Where did you and the majority of your friends/ students go afterwards?
Olga: The majority are still in Ukraine and desperately want to go back home. We had reports some went abroad to Poland, Austria, Czech Republic, Italy, Germany, England, the USA, Canada, Latvia and Cyprus.
You are still in touch with one another, which must provide some reassurance, but even so many of you may never see each other again. How are general communications between you and one another? How are online lessons with the children? How does one still get the truthful message across?
Olga: Despite all difficulties we eventually resumed online education. Not everything went smoothly. Some teachers and students had poor internet connection. Some didn’t have proper devices, some teachers dropped out altogether and went to the army. Some became volunteer reservists, some were still caught out in sheltered areas, or ran for cover throughout these passing days. But we all understood one another, as this was the best we could do. We all still have to support our students and one another and to provide assurance for one another, albeit while we are briefly away, from these terrible times. And to show to our community, our big school family lives on and we really care about everyone. It’s important for us teachers to carry on as we feel responsibility for the future of Ukraine. So we help our children to deliver the best qualities to be better kinds of people.
Natalija: Although many of us went to the western regions of the country and onto Europe, after the first shock came and went the decision to resume school by whatever means returned to us. Many of us are still there and don’t sit idly by. We will recover as well as return to normal. This is what we are expected to do, which we do very well – communicate with children. They need us, we need them. Although the first shockwave has passed, and we are still in a state of rage towards our common enemy, we still have to raise children, as well as expose the many war crimes. We need to talk to our younger generation, no matter how horrific the ordeals were, as they must know the truth whatever the toll. Another important thing, they should eventually work on documenting their history. And we, the adults with plenty of experiences with dealing with this conflict, can show them the way.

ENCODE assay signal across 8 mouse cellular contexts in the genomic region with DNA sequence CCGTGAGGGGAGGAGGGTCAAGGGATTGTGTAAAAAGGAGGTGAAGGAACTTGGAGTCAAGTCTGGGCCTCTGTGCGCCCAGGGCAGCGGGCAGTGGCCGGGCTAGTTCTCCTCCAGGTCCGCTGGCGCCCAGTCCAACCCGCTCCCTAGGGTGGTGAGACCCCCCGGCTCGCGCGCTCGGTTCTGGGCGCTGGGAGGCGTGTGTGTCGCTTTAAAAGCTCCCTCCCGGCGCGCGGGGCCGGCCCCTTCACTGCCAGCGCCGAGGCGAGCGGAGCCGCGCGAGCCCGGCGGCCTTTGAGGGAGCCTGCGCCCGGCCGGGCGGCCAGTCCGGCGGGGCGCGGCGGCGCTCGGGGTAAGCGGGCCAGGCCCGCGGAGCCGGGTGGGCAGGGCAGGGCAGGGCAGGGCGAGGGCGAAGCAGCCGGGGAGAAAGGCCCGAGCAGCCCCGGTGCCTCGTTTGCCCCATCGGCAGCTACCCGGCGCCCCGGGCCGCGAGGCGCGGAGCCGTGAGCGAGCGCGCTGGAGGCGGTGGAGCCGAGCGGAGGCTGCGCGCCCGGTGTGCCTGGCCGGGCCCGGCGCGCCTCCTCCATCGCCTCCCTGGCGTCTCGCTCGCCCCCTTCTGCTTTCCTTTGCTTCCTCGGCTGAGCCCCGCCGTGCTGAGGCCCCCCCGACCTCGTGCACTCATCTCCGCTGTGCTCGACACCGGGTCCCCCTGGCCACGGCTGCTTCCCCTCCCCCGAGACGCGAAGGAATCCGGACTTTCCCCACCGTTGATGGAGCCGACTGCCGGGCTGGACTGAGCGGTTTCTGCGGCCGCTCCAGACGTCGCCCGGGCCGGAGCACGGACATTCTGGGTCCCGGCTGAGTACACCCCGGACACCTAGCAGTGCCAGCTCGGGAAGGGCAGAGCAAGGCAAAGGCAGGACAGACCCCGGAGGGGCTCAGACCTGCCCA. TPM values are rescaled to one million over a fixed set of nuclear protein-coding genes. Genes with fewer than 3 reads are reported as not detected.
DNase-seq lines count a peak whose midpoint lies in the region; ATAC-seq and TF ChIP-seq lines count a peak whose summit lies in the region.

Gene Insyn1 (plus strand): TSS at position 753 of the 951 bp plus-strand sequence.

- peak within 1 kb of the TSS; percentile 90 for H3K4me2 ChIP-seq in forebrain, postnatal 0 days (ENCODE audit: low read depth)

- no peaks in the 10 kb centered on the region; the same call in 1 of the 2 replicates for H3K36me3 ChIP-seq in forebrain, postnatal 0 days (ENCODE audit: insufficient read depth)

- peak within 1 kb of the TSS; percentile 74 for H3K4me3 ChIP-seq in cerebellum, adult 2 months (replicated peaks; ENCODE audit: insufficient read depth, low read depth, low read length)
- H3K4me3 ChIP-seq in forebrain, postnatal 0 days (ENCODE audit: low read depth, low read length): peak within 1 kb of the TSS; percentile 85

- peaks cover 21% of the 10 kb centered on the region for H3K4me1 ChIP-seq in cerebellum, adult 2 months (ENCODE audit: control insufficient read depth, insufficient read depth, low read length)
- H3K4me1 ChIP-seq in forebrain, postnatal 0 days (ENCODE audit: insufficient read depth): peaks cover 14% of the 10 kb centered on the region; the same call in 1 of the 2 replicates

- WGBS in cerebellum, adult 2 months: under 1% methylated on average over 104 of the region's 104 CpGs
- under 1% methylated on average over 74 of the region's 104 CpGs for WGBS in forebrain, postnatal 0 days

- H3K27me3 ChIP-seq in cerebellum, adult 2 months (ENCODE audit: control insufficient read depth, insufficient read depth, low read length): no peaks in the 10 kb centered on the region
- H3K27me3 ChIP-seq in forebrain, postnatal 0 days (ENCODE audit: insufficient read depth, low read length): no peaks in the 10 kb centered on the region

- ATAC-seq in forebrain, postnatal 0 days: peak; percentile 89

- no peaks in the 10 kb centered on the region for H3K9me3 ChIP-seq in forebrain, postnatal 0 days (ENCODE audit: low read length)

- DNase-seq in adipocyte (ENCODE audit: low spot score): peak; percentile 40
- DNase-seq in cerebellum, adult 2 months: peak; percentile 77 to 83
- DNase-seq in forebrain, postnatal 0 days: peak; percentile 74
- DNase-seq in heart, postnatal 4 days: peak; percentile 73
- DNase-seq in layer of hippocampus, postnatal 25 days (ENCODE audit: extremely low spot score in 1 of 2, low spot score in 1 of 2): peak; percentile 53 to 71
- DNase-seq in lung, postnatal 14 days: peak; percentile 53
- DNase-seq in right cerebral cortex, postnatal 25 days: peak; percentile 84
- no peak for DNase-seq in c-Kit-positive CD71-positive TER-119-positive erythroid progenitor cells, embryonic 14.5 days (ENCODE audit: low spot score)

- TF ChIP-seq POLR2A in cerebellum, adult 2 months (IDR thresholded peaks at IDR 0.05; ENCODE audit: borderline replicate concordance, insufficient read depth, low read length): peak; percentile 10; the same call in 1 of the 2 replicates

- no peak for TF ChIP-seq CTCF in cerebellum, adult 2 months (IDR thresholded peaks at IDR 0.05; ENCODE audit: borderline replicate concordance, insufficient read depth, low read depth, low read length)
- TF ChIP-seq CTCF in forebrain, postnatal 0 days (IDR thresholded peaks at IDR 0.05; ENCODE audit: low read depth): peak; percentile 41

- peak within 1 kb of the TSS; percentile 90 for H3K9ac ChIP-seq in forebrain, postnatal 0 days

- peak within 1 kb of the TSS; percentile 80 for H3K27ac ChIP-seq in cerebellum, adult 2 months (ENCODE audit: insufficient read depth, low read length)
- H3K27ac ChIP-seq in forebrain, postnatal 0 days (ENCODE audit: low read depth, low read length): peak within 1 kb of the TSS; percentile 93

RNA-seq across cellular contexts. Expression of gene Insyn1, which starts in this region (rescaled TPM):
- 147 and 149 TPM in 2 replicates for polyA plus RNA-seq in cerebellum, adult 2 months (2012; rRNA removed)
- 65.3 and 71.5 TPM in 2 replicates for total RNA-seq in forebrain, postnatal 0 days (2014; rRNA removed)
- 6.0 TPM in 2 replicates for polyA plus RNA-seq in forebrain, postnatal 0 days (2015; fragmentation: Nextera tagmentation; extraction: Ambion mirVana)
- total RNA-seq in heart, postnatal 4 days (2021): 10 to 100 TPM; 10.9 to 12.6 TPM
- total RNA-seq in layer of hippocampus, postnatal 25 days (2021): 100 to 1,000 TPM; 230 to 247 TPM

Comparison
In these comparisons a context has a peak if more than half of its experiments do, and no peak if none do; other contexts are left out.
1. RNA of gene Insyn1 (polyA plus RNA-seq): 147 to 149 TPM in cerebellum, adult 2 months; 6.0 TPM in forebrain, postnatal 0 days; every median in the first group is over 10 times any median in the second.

As for conversations with children, “Help them to understand the value of everyone in his own place, or in the way which this person can be useful”. Children in particular need to be nurtured. They want to be useful – show the children around you how to contribute to life.
Children now know the horrors of war – the destruction of our school, the fear and injuries will be lifelong traumas. Our task is to help get them get through constructively. My task as the headmistress is to demonstrate this to my colleagues. After all, we are still committed teachers and are very much needed.
What will you do now? Will you continue with teaching? Or will you help out with the army?
Natalija and Olga: Currently we are still teaching and we don’t plan to stop. This is our calling, moreover this is our life. We are both volunteering as well, making camouflage nets, cooking for the army and refugees and fund-raising.
How do you see the future?
Natalija and Olga: We want Ukraine’s victory, a peaceful life, prosperous country and our school to remain within the top ranks of the Ukrainian schools list, as it has always been.
Finally, while working on this story some promising news came in. Although the capital is still theoretically dangerous, there are news reports of local Kyivians returning home, as life there is calmer than before. Will you both seize this opportunity to also return when circumstances finally allow?
Natalija and Olga: Yes, for sure! Hopefully we shall return home by the end of the month.
Slava Ukraini! СМЕРТЬ ВОРОГАМ!